So, atheists don't lack the numbers. Nor do we lack passion or political interest. In fact, the opposite is true: atheists have one of the highest rates of political participation of any group. A 2008 study by the Pew Research Center found that 82% of the non-religious are very or somewhat likely to vote, an astonishingly high turnout level. In fact, the only group more likely to vote is Christian evangelicals. But the political loyalties of evangelicals are settled already, while non-religious voters - again according to Pew - are disproportionately likely to be independent voters whose choices often determine the outcome of an election.
Given these facts, politicians should be lining up to court us. On a purely numerical level, atheists are a large, potentially influential group. We're highly motivated to get out and vote, more so than almost any religious group. We tend to be swing voters, the kind that makes all the difference in close races. And most of all, atheists are common among the young, and good politicians know that political loyalties established at a young age usually last for a lifetime.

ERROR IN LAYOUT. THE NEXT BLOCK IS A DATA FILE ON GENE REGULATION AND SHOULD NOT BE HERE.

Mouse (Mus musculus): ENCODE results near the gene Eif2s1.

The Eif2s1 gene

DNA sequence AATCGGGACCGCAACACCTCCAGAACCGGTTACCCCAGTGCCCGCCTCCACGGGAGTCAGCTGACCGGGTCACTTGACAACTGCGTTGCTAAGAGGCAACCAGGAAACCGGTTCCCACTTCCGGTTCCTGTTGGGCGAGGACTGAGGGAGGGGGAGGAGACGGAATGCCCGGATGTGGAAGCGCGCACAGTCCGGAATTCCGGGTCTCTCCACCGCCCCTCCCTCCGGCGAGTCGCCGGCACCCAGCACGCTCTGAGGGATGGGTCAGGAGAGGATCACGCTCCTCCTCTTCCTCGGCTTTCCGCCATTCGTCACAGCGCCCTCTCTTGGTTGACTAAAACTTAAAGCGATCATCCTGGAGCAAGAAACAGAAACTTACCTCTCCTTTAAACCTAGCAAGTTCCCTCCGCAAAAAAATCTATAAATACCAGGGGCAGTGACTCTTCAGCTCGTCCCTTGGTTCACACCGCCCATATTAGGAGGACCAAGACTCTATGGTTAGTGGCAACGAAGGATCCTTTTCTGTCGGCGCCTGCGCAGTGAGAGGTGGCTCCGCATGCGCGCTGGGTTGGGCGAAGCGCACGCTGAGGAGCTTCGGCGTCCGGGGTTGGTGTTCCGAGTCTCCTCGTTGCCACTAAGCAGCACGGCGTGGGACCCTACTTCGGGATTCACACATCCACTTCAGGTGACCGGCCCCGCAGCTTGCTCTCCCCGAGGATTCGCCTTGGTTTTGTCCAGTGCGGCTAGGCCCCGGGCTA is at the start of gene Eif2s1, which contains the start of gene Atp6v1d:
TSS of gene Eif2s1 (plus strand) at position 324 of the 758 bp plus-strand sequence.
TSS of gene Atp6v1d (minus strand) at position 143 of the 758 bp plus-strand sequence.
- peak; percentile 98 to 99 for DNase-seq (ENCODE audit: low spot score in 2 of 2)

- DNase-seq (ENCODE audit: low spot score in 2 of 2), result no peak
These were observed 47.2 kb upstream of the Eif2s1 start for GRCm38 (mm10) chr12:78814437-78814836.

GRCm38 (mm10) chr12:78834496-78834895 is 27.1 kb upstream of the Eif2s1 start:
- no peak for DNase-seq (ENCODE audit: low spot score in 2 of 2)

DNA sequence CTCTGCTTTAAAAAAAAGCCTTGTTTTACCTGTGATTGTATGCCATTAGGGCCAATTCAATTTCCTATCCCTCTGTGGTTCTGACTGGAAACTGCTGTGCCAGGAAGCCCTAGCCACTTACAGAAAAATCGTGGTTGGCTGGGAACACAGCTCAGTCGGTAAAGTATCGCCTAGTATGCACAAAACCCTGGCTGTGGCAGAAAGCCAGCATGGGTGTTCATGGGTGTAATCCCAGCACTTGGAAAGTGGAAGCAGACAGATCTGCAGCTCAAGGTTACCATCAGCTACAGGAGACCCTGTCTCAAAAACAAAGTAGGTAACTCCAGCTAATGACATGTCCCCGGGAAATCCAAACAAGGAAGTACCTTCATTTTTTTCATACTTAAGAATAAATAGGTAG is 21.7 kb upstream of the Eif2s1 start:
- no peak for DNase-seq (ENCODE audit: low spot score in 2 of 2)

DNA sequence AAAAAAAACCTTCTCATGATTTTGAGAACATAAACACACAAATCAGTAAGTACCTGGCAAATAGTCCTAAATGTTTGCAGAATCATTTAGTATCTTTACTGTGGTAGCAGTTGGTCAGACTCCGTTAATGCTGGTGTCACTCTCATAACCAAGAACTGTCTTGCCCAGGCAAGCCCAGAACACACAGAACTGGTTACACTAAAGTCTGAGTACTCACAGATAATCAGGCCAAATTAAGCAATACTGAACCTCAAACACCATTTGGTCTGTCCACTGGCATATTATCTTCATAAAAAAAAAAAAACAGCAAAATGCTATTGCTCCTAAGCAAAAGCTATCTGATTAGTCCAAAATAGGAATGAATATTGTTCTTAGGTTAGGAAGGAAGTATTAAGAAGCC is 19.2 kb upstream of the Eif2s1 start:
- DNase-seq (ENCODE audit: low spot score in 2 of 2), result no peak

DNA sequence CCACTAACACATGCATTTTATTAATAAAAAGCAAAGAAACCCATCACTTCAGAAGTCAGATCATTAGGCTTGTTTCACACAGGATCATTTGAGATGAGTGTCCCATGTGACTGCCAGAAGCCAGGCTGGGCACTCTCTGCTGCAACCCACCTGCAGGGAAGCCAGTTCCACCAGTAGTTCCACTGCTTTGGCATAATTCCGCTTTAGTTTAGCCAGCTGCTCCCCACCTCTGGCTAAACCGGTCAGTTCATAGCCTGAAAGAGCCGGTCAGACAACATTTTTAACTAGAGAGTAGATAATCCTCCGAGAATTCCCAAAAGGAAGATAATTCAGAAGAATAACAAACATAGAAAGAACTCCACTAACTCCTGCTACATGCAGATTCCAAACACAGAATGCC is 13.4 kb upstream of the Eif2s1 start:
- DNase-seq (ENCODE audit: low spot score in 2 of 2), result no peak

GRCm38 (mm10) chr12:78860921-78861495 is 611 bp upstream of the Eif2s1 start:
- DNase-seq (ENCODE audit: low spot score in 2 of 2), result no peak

So why aren't candidates seeking atheists out and appealing to us for our support? Why is the political class, even the liberal political class, so fearful of being associated with us?
The obvious answer is that the pervasiveness of anti-atheist bigotry makes it political suicide to associate with us. (Elizabeth Dole failed in her attempt to appeal to it, but that doesn't mean it doesn't exist.) But I think there's a deeper answer that explains both why that bigotry exists in the first place and why politicians so habitually neglect us: Atheists don't lack the numbers or the passion. What we lack is the organization.